MMA fighters train very hard, or at least most of them do. Much like a boxing program, MMA fitness involves strength, agility, and endurance training. Fighters are expected to be giving as much high energy output over three to five rounds. To meet this challenge they typically are forced to train much harder and longer than what they would experience in an actual fight if they want to be successful.
So how does this translate to the regular person? It converts very well actually. Most MMA fighters are fairly lean and powerful with useful muscle than can be used for explosive power as well as endurance. Agility and speed are trained giving many fighters a solid athletic base which can translate into a lot of other avenues if they so wish.
MMA Fitness Basics
Most MMA training is broken down into three basic categories. They have strength training, endurance training, and sparring.
Strength Training – Typically this isn’t standard gym work. There is more powerlifting and endurance work mixed in along with different things people use for training in other sports like boxing or wrestling to build strength in muscles that are used in fighting specific situations. Using a sledgehammer on a tire, long rope rolls, wind sprints, and all sorts of other training aspects (like what you see in training for Tough Mudder or in CrossFit) are utilized. As much as strength is needed, strength with endurance is needed more.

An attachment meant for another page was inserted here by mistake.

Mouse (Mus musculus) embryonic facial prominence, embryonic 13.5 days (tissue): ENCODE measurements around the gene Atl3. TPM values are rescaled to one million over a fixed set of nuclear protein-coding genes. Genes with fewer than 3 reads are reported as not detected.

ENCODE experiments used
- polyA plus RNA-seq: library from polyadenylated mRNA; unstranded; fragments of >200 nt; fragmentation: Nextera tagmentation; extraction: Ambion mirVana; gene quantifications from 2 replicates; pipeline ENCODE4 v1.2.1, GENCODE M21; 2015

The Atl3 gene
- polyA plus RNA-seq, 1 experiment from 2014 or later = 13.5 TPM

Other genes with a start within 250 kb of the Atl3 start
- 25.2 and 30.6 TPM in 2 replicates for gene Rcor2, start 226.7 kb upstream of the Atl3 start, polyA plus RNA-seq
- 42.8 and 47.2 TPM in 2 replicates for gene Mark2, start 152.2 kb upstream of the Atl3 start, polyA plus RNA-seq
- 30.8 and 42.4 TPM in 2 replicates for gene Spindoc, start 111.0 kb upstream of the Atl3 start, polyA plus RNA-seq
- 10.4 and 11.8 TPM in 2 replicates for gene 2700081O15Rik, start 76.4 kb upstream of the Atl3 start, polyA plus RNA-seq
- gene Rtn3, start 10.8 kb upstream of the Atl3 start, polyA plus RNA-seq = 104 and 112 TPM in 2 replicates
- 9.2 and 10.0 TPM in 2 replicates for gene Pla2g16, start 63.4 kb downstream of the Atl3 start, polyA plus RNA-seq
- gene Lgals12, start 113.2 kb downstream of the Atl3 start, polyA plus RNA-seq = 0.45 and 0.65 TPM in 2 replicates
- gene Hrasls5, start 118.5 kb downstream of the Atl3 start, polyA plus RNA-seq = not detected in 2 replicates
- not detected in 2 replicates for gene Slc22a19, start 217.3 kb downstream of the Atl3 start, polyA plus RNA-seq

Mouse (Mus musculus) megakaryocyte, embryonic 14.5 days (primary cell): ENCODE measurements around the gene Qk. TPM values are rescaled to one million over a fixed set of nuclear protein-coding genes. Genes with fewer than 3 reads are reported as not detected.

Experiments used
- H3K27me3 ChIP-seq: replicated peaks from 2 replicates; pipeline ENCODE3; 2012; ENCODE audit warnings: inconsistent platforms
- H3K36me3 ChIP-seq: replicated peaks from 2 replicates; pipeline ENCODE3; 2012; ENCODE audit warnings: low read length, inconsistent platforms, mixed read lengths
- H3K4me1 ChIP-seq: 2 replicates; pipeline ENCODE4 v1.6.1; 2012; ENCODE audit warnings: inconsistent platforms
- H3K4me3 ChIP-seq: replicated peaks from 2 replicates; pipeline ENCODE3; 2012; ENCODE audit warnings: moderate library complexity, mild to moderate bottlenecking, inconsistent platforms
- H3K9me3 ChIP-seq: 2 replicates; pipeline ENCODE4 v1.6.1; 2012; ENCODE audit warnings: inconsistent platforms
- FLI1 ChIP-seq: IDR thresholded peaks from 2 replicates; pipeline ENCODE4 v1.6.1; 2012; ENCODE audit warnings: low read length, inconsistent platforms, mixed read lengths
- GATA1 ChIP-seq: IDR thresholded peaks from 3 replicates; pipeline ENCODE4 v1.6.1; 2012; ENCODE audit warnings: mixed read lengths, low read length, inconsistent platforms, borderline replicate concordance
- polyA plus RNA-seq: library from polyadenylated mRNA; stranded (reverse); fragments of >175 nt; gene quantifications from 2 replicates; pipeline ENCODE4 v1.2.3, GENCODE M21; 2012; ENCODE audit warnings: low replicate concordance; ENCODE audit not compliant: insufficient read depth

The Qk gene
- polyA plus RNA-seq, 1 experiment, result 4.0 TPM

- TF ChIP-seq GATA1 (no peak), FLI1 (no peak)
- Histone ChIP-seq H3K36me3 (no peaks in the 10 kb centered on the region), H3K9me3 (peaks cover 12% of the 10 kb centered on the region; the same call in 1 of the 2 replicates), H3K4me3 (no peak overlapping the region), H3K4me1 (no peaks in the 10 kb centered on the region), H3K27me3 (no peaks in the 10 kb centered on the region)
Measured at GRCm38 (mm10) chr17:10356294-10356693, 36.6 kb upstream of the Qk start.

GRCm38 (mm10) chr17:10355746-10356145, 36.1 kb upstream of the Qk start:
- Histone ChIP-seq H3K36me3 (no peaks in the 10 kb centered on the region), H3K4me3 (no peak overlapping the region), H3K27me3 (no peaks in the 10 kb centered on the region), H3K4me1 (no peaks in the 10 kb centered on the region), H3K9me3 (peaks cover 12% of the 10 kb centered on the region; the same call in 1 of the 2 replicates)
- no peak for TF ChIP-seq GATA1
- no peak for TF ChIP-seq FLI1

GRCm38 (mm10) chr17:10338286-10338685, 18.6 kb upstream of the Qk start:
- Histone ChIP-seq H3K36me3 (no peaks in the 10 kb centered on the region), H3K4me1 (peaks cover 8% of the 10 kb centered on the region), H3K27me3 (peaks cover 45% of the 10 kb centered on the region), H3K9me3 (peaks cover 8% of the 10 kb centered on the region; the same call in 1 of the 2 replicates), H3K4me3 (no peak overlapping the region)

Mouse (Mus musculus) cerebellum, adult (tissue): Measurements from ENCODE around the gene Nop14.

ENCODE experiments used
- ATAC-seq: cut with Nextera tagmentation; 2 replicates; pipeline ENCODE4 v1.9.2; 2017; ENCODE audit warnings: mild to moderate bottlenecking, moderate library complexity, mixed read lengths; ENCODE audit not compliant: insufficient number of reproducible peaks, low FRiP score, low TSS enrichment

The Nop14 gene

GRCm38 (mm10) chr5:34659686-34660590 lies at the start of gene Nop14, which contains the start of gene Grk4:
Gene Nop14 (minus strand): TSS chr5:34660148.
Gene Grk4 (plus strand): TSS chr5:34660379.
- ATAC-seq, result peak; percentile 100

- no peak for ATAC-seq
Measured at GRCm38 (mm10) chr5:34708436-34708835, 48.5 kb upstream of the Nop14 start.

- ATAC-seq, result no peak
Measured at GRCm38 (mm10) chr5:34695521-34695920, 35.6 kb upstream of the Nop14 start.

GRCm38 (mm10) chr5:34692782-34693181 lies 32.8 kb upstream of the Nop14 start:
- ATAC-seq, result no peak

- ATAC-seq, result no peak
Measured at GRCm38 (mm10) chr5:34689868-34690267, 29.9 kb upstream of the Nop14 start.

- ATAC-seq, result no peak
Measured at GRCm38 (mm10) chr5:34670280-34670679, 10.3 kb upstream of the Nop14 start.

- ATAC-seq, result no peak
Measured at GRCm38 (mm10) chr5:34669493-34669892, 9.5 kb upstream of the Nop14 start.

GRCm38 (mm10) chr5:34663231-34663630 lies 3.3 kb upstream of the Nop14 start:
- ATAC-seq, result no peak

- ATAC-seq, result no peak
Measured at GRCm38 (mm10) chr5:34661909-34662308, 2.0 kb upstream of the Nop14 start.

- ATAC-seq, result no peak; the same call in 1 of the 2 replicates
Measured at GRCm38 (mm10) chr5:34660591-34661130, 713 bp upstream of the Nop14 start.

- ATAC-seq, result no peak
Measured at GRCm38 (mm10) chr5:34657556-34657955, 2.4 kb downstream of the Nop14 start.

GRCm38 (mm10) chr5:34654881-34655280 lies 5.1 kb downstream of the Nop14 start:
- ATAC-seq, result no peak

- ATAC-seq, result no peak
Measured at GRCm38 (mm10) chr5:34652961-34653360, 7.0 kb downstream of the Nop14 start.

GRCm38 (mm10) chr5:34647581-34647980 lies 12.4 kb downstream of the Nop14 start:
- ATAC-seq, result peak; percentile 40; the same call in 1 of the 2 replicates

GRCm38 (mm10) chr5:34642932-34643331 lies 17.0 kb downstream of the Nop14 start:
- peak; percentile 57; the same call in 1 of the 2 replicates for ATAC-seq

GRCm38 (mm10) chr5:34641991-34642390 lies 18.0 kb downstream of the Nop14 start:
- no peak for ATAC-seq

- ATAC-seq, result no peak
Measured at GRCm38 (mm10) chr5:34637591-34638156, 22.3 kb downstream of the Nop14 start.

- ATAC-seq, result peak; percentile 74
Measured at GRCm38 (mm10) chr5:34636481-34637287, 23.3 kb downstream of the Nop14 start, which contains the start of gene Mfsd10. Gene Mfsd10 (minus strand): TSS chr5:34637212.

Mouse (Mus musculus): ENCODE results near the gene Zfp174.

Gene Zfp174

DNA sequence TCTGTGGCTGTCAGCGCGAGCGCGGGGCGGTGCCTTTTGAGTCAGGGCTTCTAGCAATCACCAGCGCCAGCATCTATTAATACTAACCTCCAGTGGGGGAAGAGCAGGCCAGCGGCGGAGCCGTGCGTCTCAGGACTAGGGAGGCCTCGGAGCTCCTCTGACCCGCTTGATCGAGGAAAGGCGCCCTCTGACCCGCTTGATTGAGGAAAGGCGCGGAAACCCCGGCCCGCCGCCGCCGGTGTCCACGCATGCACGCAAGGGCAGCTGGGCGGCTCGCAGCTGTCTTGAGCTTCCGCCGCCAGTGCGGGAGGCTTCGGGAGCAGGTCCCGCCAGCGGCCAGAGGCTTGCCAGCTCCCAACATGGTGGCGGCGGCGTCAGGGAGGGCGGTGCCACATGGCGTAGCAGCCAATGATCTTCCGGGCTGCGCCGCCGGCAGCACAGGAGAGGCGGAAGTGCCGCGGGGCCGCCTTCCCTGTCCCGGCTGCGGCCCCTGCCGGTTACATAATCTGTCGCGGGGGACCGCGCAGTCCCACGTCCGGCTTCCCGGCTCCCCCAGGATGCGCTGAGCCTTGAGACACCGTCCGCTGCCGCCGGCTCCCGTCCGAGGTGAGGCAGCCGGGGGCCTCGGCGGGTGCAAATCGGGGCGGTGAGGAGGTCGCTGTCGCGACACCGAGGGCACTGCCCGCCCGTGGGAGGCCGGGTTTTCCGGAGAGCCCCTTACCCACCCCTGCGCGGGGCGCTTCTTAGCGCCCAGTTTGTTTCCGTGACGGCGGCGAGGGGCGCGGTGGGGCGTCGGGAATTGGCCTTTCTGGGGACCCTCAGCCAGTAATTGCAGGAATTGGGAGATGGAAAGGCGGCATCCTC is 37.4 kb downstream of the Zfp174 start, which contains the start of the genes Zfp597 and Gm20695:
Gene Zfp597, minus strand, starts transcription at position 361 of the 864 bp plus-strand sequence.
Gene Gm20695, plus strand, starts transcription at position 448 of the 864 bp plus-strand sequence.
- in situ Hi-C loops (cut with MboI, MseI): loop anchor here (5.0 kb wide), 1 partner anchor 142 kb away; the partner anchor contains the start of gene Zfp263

Endurance Training – This depends on the trainer but usually there is a high level of cardiovascular work required to be in top shape. This means jogging, biking, running stairs, and other types of cardio work are done regularly. Many athletes also incorporate circuit training styled exercises much as you would when training for a mud run or like in a CrossFit workout.
Sparring – Last but not least is the actual fighting training. MMA fitness is more than just physical conditioning but also applying it in striking (boxing and kickboxing), wrestling, and jiu-jitsu. This type of training often also involves a lot of muscle and endurance training from the repetitive actions taking place as well as cardio from working so hard.
So Does it Work?
After looking at the basic categories of a MMA fitness program you can tell that yes, it definitely can work. You have the opportunity to get in everything you would need to burn calories, drop fat, build muscle, add tone, increase endurance, and improve agility. Plus when you work in an MMA environment it is not the type of place the easily allows people to not give it their all. There is also a certain level of camaraderie that develops when training with others where you can help push each other. This training program will not build you a massive bodybuilder style physique however.
But, like any training program, you get out of it what you put into it. If you are in the gym 5 days a week giving it everything you have then you are bound to be more successful than the person who trains one to three days a week half-heartedly.